"Can I look at her? Is eye contact allowed? Don't blink!"

"In fact, don't speak to her at all."

"What if she speaks to me? I may be a bit socially awkward, but I'm not rude," he informed her.

"She won't speak to you. She's scared of you. Amy shot at her, remember?" River reminded him.

"How can you talk about her in the third person? Don't you find that a bit disconcerting?"

River gently shoved him in the direction in the living room. "Just try not to be so…you."

He turned and walked slowly down the hall, concentrating on not tripping with the tray full of hot beverages. "Well, who should I try to be? Amos?" he mumbled snarkily.

"I heard that!"

The Doctor rounded the corner into the living room and felt like a zebra noticed by a pride of hungry lions as the children watched his every step. "Stay back! Or I'll run with the tray and you'll never see it again!" He teased in all seriousness. "I'm going to sit these down here and back away slowly…"

As River climbed the stairs, she heard the pounding of the herd and a single cry for help. She went calmly about her business.

River stepped out of the shower and wrapped a towel around her body and her hair. She had taken advantage of the available babysitter and stood under the hot cascade of water for longer than she was usually allowed. She felt a bit guilty about not warning him of a prolonged absence, but the feeling passed almost as soon as it presented.

Sitting down on her bed, she toweled the excess water from her hair. Staring back at her from her nightstand was a framed picture given to her by Amos of the three of them: Amos, Gus and herself. They had gone on a family vacation of sorts, and it had been a welcomed break from the solitary life she had grown accustomed to leading. She could almost feel the heartbreak of saying goodbye even now. Amos had been more than a friend to her over the years…more than a confidant….more than a lover. And as much as she did love Amos, he simply was not Him.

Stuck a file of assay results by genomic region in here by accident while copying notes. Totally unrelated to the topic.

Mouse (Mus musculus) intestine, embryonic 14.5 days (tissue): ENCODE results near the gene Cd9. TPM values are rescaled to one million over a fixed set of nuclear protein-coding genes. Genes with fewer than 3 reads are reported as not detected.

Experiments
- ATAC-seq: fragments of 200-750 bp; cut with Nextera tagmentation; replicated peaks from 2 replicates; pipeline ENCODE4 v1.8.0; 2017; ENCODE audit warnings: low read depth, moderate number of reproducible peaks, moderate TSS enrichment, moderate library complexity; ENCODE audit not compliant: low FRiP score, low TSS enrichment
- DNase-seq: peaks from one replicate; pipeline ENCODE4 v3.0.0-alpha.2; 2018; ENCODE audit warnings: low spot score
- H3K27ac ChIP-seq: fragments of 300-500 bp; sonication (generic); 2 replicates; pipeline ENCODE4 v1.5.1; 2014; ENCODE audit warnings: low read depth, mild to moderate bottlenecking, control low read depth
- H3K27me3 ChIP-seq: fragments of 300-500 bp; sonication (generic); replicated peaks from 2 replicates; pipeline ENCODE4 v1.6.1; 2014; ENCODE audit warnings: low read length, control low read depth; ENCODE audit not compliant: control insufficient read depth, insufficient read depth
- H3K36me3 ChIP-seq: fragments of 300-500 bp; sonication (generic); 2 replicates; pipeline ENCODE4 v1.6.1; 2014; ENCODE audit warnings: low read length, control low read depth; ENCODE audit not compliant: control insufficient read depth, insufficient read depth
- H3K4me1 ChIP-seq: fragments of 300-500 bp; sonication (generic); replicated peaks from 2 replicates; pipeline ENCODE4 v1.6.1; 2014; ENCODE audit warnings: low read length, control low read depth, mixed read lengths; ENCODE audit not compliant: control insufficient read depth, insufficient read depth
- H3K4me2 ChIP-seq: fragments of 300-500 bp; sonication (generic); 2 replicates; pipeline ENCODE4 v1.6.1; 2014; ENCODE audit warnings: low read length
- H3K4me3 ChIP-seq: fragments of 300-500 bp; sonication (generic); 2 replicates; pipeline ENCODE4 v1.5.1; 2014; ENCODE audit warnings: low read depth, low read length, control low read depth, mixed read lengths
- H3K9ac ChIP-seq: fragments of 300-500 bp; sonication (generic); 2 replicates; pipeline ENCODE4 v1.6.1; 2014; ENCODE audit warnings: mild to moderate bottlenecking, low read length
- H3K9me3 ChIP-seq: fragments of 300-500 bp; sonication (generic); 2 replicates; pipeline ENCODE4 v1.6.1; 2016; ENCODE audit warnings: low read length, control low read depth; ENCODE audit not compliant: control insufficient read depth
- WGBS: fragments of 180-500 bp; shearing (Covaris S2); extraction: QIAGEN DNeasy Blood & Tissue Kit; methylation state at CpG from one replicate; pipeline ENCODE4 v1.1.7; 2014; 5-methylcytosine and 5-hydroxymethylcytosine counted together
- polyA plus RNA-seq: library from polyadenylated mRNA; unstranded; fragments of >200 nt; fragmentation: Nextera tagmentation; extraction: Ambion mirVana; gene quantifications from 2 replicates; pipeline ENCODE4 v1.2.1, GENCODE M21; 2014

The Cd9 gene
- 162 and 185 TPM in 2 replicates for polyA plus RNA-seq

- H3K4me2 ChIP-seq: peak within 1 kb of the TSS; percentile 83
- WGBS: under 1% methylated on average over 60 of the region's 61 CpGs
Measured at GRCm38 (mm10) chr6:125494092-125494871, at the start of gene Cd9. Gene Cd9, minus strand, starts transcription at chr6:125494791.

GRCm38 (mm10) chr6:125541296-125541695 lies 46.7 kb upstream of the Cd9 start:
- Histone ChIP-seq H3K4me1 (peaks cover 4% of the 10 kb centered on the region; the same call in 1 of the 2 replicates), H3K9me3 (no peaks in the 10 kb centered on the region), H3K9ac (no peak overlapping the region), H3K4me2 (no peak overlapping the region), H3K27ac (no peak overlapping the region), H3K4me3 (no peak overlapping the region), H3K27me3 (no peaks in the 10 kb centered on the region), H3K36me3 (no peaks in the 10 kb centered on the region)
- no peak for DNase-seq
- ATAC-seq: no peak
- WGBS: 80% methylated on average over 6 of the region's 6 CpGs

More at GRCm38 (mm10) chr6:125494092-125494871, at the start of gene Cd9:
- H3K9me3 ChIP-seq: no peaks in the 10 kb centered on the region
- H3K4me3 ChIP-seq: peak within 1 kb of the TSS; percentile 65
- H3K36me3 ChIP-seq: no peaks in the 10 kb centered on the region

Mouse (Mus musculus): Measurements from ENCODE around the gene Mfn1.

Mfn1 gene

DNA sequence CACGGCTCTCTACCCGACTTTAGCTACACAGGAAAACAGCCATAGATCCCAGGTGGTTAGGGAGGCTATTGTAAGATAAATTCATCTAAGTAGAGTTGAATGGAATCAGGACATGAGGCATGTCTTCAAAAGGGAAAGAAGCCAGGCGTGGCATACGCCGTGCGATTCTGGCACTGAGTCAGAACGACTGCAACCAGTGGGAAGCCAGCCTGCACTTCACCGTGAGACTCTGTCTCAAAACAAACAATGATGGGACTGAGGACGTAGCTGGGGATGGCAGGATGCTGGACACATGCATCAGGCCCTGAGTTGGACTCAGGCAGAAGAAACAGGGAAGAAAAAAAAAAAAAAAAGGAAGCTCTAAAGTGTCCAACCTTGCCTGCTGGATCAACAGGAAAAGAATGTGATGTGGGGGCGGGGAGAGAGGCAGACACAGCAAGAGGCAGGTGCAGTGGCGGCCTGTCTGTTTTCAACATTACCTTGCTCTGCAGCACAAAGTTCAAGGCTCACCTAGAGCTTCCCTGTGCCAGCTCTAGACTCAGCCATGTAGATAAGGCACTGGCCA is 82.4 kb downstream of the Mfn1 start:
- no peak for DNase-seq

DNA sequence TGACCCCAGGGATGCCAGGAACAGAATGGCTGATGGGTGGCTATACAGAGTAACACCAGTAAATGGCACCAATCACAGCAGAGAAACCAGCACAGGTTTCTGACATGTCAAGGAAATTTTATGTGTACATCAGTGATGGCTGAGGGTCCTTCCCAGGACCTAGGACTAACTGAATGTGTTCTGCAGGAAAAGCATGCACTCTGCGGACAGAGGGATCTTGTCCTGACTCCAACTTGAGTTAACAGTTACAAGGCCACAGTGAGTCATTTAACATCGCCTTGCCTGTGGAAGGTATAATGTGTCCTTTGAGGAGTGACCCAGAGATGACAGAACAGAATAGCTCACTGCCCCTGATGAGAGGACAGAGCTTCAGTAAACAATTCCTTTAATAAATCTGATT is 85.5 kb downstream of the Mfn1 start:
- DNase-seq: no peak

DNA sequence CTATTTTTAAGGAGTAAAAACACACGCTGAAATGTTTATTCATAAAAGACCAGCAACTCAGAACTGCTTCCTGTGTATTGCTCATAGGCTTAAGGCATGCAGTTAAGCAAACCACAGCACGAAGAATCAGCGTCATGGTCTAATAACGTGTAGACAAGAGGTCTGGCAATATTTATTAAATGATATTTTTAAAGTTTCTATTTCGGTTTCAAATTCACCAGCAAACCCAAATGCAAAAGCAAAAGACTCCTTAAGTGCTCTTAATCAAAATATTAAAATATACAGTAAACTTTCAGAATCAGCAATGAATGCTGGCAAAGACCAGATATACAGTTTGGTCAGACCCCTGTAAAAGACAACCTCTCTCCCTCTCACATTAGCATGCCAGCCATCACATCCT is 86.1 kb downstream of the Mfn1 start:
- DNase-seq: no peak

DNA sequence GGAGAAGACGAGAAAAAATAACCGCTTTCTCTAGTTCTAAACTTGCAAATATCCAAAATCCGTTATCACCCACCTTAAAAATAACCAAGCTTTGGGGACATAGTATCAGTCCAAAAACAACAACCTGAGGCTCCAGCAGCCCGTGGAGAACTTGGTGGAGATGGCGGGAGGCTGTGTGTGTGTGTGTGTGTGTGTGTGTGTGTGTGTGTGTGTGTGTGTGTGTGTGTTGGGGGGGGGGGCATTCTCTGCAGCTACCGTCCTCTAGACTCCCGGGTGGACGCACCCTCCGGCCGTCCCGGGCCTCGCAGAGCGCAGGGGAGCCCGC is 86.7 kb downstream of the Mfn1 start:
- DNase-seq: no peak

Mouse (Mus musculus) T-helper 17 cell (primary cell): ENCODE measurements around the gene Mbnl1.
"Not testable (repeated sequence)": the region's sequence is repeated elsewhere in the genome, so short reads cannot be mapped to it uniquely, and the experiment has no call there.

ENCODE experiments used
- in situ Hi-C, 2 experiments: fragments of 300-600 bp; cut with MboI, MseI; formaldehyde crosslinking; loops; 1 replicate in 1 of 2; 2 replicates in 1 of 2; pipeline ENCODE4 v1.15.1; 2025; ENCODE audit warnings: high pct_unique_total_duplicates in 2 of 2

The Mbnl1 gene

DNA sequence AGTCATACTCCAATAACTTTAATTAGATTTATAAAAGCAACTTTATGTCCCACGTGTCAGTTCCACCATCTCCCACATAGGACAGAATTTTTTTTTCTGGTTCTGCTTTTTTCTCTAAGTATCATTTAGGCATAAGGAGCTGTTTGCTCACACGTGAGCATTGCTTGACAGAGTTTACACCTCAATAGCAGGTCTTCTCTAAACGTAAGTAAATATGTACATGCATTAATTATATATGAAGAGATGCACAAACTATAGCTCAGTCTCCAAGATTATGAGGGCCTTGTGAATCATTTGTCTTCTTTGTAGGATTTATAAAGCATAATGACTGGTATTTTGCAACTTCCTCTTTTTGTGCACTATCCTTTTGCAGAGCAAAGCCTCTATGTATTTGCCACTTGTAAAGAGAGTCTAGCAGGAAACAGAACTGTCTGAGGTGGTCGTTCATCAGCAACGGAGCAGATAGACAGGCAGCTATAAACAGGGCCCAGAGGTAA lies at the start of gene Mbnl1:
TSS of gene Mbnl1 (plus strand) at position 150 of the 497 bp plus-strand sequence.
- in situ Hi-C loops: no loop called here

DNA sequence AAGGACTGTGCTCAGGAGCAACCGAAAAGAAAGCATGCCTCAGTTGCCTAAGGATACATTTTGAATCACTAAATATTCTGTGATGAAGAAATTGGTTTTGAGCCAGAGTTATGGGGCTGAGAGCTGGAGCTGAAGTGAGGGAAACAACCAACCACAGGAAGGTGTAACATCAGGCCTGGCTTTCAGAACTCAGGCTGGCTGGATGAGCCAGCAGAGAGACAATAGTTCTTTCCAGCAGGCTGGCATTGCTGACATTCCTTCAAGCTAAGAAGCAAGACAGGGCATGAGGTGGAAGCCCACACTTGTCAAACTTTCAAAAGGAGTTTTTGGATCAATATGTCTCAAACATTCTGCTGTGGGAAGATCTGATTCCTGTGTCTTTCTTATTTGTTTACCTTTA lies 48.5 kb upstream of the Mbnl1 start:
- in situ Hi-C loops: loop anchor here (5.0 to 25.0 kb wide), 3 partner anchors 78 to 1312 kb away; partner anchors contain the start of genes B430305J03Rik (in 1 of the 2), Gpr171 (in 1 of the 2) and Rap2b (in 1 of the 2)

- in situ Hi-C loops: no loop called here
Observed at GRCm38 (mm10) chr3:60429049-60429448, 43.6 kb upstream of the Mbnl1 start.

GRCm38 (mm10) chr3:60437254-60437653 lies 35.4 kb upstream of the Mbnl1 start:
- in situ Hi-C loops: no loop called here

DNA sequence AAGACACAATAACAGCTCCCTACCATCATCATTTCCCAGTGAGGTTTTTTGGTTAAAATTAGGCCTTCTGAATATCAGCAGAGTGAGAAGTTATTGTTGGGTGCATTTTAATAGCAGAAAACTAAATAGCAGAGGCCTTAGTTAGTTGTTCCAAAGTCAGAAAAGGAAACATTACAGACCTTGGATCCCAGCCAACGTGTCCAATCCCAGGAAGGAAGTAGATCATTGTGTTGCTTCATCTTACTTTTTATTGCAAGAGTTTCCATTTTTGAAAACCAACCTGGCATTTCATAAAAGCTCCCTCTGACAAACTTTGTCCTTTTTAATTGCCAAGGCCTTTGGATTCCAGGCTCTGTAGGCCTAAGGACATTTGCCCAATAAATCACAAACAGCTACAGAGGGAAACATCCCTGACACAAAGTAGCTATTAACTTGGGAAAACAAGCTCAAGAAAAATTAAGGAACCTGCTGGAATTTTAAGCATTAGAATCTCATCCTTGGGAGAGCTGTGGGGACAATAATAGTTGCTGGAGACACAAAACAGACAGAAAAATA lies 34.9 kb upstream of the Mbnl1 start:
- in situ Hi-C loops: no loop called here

Amos was around as much as she and Gus needed him to be, and her life with him was never hard. But when River laid her head on a pillow at night, she didn't shed tears for Amos. She didn't drape her arm over another pillow and pretend it was Amos. And she didn't trace a finger over her lips wishing instead that it was Amos' lips on hers. River had had those things with Amos, and she appreciated and cherished them for what they were…but it had always been and would always be about Him. And no matter how many family pictures or vacations they took, Amos knew that as well.

River dropped the damp towels into a basket and dressed in her pajamas. She knew that by the time the tree was decorated, the show was over and the kids were corralled into their bedrooms, she would be the walking dead. It had been one of those days.

And then there was the Doctor.

Flipping off her bedroom light and paddling down the hall, she knocked lightly on Melody's door.

"Come in…"

River opened the door slowly and walked inside, amazed to find the child still sitting in the rocker where River had left her hours earlier. "Are you feeling better?"

"Yes, ma'am. Thank you."

"Is it okay if I have a seat here?" River motioned towards the bed, and Melody nodded. "The kids are having hot chocolate and decorating the tree. We'd love it if you'd come down and help…"

"Okay." She stood and walked around the bed in the direction of the door.

"But I need to tell you that my friend is still here. He's very nice, and there's no reason at all to be afraid of him, okay? And you don't have to talk to him, if you don't want to," River reassured her as she rose from the bed and stood in the doorway, surprised that her skills in the art of convincing had not been called upon.

Melody nodded and joined her, taking her by the hand and following her down the hall. The little girl had never reached out to her in the five months she'd had her, and River could feel the nervous shaking in the child's body. River gave her hand a squeeze as they approached the stairs and let go as Melody descending ahead of her.

River inhaled and slowly exhaled a deep breath and sent a prayer to Gus' God that this was not a decision she would look back on in regret.